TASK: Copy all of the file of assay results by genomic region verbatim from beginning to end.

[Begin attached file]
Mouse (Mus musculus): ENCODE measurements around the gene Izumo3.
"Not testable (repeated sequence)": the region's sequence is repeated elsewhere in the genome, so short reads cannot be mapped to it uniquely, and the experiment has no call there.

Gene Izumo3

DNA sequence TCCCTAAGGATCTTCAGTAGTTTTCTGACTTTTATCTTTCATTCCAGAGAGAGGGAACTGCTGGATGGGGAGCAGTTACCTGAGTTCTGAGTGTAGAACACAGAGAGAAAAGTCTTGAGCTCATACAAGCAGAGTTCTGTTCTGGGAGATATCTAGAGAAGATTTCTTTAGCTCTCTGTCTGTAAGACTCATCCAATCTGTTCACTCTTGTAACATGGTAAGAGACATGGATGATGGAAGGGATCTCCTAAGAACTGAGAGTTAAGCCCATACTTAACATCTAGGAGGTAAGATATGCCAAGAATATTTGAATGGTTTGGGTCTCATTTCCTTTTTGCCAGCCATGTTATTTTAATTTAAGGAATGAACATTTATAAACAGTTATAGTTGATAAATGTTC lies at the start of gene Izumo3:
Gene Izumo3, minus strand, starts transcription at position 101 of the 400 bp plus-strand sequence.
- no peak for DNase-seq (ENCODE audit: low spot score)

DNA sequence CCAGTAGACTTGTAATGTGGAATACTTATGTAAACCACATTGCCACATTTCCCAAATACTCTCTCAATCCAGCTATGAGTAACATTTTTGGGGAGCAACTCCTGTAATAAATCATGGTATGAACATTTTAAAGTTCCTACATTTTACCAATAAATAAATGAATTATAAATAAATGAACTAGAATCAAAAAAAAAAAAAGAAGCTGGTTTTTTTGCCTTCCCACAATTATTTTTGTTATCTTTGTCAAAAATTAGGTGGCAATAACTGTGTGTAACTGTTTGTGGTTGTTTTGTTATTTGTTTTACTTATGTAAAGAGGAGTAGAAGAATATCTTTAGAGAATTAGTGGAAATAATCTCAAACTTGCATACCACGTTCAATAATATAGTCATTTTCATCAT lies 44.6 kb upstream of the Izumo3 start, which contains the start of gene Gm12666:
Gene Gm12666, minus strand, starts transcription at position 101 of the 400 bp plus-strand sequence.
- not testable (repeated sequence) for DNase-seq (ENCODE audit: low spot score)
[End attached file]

Mouse (Mus musculus): ENCODE measurements around the gene Izumo3.
"Not testable (repeated sequence)": the region's sequence is repeated elsewhere in the genome, so short reads cannot be mapped to it uniquely, and the experiment has no call there.

Gene Izumo3

DNA sequence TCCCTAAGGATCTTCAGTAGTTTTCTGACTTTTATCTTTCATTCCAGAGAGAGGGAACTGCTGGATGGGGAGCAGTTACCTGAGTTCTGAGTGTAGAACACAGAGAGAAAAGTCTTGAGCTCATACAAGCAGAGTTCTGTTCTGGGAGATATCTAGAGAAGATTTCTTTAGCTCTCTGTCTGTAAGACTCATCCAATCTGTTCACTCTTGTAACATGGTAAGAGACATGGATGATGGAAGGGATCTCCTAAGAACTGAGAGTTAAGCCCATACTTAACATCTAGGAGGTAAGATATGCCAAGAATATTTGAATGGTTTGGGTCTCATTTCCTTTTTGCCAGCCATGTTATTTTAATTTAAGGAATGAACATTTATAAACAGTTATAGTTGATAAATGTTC lies at the start of gene Izumo3:
Gene Izumo3, minus strand, starts transcription at position 101 of the 400 bp plus-strand sequence.
- no peak for DNase-seq (ENCODE audit: low spot score)

DNA sequence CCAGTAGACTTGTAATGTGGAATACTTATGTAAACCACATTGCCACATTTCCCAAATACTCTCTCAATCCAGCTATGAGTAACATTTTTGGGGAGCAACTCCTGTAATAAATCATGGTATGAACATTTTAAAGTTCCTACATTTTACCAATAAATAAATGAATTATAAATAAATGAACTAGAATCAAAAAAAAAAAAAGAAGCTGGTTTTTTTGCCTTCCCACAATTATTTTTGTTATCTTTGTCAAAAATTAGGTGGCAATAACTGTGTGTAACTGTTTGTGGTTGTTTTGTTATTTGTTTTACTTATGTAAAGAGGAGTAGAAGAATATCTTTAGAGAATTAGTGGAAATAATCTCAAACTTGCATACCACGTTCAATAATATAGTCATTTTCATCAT lies 44.6 kb upstream of the Izumo3 start, which contains the start of gene Gm12666:
Gene Gm12666, minus strand, starts transcription at position 101 of the 400 bp plus-strand sequence.
- not testable (repeated sequence) for DNase-seq (ENCODE audit: low spot score)